Fritzia Irízar: Golden Green - Greening Gold
Arredondo \ Arozarena - Mexico City
By Othiana Roffiel
In her solo exhibition at Arredondo \ Arozarena, Mexican artist Fritzia Irízar creates a transnational corporation amidst the gallery. The work, through engaging mischievousness, spotlights something of the ethical controversies that lurk beneath the art market. Under the name “Golden Green - Greening Gold,” this fictitious company classifies gold, allegedly using environmentally-friendly processes. This complex situation oscillates between fiction and reality as Irízar confronts the parallels between the gold and art industries.
A recurring element is the sprinkler. Irízar establishes an elaborate play between function and value to analyze how we adhere worth based on ideals, not utility. A gold-plated sprinkler on a pedestal becomes a relic, reminiscent of a past with luxurious green lawns. The idea prompts a question: what is the nature of societal aspirations? Is art merely another precious metal, another perfectly mowed green lawn? Irízar’s sprinklers forewarn of a cataclysmic future that is no longer in the far distance, but perhaps already here.
The show also comprises a performance. Employees of “Golden Green - Greening Gold” work intensely in white lab coats. The first encounter requires the visitors to hand in any gold possessions they are carrying with them to be documented for archival purposes. In the other two enactments, the employees work silently and intently. One of them is gilding a bird’s skeleton, while in an adjacent station another worker slowly scrapes off a layer of gold from a set of bulky bones.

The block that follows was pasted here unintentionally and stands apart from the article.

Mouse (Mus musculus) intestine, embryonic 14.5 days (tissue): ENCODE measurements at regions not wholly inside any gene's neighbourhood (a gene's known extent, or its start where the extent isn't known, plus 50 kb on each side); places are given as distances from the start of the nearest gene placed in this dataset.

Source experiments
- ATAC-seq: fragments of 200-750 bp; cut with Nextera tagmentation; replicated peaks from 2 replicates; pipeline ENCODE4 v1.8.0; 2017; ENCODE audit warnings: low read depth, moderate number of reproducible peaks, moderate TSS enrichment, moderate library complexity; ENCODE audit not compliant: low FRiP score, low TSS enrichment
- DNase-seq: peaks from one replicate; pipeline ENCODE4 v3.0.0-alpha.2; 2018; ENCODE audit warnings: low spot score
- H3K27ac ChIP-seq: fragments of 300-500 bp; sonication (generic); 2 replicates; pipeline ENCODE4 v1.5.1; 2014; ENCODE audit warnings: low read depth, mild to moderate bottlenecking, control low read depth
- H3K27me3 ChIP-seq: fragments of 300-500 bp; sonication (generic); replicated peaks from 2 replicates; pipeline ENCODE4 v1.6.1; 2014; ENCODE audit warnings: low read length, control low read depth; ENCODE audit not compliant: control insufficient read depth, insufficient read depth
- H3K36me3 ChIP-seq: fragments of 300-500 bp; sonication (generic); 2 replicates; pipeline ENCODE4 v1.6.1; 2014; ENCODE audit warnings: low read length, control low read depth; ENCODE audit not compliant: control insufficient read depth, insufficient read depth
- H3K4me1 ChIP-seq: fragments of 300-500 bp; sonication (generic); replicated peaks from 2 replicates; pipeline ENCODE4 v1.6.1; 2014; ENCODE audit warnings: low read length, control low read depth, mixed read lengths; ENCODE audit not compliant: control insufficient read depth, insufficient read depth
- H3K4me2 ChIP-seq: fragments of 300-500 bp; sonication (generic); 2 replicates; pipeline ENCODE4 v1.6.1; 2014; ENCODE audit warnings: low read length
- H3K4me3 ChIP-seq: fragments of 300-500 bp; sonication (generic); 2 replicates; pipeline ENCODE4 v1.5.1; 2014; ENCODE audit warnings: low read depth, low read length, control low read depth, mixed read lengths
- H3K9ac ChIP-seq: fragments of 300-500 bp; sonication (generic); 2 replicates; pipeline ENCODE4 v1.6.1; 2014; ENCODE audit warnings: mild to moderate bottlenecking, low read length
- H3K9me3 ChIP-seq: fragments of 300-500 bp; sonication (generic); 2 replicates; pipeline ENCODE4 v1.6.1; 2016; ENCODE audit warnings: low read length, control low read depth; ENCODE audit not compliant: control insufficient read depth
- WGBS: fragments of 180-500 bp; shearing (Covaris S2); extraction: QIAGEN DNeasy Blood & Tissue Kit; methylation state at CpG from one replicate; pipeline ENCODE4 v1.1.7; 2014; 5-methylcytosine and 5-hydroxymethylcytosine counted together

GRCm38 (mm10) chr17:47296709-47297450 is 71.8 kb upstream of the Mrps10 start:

These situations reflect on the intricate space that exists between cause and effect, creation and destruction; on the way these objects are manufactured and circulated; and on the absurdity of these vicious cycles. Through Irízar’s cunning juxtaposition of art as gold and gold as art, she ponders how our actions shape this convoluted microcosm.
In a text that accompanies the exhibition, Helena Lugo says, “As desperate as an alchemist in search of random and essentially impossible transmutations, humans seem to trust the illusion of gold.” Perhaps we have now learned to trust the illusion of art? We inhabit a bizarre (art) world, where nostalgia permeates the atmosphere, not for the past, but for the present we have lost as “we sit starving amidst our gold.”1 We cannot resist the seductive splendor of it all. Dazzled, we inevitably become complicit actors. Conscious of the absurdity, we succumb to these desires and we make, sell, buy, circulate and write.
As Fritzia Irízar investigates the complexities of the cultural commodities of the contemporary art world, we are left to wonder: Can art still shine through all of that?
(September 23 - November 12, 2016)
1. William Morris, “The Socialist Ideal: Art,” New Review, 1891.
Othiana Roffiel is an artist and writer based in Mexico City. She is a fine arts graduate of the Savannah College of Art and Design. Aside from the development of her body of work, she has been instrumental in fostering the international conversation about the state of contemporary art through her publications in diverse international forums such as ARTPULSE and Artishock.
Filed Under: Reviews